I have to say it is puzzling to see Paul Krugman supporting Hillary Clinton against Bernie Sanders, at least to people who read his writings. Krugman has repeatedly expressed more actual contempt for what Sanders calls "the billionaire class" than Sanders himself has, citing research showing that rich people are "less likely to exhibit empathy, less likely to respect norms and even laws, more likely to cheat, than those occupying lower rungs on the economic ladder." Krugman's positions on fiscal policy, Wall Street, the Federal Reserve, and most economic issues that he writes and cares about are considerably closer to those of Sanders than of Clinton. Most journalists covering the campaign also recognize that Sanders has pushed Clinton to adopt more progressive positions such as a surtax on incomes over $5 million; or her opposition to the Trans Pacific Partnership, which the head of the U.S. Chamber of Commerce just forecast will likely disappear sometime between now and her presidency if she gets there.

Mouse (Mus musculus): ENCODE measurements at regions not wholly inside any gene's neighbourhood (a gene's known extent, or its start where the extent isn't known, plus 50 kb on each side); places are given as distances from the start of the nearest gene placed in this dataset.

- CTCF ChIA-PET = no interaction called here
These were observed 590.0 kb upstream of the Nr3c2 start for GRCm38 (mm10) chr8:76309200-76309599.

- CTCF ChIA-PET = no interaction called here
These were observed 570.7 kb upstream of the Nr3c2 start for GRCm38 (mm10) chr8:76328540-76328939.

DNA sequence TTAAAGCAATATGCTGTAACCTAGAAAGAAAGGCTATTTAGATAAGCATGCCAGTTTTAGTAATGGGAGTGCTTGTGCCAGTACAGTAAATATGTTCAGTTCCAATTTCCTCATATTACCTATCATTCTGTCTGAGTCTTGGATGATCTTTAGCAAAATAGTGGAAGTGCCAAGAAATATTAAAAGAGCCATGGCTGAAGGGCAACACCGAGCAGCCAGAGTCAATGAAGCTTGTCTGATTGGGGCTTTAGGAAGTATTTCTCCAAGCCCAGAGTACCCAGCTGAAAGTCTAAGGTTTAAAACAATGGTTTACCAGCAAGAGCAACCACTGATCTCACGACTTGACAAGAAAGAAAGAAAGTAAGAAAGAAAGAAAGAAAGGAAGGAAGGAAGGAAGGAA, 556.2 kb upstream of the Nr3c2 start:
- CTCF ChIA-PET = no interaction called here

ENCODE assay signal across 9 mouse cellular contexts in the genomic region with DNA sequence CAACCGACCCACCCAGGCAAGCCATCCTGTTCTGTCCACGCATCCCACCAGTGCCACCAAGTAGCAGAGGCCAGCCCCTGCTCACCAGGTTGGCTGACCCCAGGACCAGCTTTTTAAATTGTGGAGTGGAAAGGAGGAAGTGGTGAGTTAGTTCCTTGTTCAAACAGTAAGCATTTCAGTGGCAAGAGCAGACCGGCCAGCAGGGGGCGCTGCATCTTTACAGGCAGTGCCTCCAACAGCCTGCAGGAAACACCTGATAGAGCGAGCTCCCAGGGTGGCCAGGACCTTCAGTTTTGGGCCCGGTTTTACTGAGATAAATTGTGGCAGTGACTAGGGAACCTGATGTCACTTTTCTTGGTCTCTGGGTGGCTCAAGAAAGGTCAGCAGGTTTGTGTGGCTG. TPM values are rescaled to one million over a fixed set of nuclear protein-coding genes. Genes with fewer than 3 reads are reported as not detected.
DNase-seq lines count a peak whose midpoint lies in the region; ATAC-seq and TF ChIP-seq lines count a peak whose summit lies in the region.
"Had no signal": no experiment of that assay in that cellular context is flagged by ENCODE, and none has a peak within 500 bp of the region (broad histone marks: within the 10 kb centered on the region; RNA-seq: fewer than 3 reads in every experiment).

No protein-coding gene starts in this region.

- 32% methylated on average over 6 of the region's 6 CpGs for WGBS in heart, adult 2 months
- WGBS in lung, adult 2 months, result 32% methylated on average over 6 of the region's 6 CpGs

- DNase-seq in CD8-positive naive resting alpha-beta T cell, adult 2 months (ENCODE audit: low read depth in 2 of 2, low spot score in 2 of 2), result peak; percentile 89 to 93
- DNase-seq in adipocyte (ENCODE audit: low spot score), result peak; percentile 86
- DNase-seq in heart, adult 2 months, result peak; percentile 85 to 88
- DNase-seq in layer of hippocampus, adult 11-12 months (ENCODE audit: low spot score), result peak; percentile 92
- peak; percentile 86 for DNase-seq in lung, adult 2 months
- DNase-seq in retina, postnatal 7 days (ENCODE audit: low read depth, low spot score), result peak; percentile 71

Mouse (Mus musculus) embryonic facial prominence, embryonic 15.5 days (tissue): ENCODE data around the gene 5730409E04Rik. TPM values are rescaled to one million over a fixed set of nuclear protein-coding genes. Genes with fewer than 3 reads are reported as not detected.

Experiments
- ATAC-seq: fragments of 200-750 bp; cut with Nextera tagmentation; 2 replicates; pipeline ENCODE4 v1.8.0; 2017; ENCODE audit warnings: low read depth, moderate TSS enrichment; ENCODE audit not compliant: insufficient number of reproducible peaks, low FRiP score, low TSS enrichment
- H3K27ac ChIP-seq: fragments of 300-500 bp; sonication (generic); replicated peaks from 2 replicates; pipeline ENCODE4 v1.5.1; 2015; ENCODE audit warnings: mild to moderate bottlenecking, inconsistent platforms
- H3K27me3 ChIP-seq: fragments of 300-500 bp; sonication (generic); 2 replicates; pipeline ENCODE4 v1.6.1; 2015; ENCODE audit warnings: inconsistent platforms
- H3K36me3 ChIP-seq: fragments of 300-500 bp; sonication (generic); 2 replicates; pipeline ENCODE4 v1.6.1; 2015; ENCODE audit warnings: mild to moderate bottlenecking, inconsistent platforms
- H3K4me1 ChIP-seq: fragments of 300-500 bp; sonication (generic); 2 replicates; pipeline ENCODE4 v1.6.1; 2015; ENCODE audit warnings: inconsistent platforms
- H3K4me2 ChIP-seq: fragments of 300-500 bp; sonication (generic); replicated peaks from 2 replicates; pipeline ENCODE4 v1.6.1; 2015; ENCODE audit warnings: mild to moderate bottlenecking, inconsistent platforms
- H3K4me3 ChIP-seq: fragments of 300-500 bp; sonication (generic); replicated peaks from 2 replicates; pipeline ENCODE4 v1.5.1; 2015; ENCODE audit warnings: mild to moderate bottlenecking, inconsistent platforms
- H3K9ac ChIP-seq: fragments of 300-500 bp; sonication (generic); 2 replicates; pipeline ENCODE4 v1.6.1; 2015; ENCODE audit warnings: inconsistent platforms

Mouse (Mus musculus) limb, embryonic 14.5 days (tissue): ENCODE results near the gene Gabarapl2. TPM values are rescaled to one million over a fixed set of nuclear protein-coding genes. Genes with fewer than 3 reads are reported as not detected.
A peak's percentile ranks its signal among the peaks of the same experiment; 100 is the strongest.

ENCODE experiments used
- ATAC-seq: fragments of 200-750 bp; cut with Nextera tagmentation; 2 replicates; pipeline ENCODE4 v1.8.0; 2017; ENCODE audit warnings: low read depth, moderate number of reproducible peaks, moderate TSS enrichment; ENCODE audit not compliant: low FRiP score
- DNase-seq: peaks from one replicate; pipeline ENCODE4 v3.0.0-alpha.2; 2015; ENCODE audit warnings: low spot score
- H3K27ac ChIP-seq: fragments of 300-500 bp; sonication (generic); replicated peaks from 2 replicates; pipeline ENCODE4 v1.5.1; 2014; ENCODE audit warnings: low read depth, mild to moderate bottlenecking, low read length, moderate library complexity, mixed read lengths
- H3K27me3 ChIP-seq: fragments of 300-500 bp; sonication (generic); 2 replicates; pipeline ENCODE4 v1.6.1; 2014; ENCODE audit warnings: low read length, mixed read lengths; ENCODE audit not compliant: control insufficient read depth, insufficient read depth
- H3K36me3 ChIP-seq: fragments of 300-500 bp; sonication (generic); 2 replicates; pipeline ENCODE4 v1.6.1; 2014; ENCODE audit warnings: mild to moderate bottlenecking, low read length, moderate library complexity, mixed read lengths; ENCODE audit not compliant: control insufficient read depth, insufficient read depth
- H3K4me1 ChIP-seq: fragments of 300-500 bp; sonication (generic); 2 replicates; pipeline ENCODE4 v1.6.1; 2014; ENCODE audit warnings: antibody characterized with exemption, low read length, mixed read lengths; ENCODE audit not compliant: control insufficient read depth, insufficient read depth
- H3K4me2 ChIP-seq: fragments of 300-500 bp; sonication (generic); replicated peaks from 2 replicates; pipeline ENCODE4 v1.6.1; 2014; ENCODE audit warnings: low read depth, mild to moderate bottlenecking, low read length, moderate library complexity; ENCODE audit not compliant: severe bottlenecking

Furthermore, Krugman is smart enough to know that someone who gets millions of dollars from Wall Street and the plutocracy is less likely to implement policies that these donors don't like, than someone who owes them nothing.